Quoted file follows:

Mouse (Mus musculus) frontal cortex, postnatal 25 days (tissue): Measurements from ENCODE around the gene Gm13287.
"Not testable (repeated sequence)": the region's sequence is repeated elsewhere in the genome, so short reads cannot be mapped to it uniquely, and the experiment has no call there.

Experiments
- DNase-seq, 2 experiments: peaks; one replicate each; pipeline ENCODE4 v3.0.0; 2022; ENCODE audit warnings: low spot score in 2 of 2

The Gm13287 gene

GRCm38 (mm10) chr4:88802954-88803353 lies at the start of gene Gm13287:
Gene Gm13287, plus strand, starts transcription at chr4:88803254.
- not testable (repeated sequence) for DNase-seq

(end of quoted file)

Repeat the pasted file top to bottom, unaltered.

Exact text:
Mouse (Mus musculus) frontal cortex, postnatal 25 days (tissue): Measurements from ENCODE around the gene Gm13287.
"Not testable (repeated sequence)": the region's sequence is repeated elsewhere in the genome, so short reads cannot be mapped to it uniquely, and the experiment has no call there.

Experiments
- DNase-seq, 2 experiments: peaks; one replicate each; pipeline ENCODE4 v3.0.0; 2022; ENCODE audit warnings: low spot score in 2 of 2

The Gm13287 gene

GRCm38 (mm10) chr4:88802954-88803353 lies at the start of gene Gm13287:
Gene Gm13287, plus strand, starts transcription at chr4:88803254.
- not testable (repeated sequence) for DNase-seq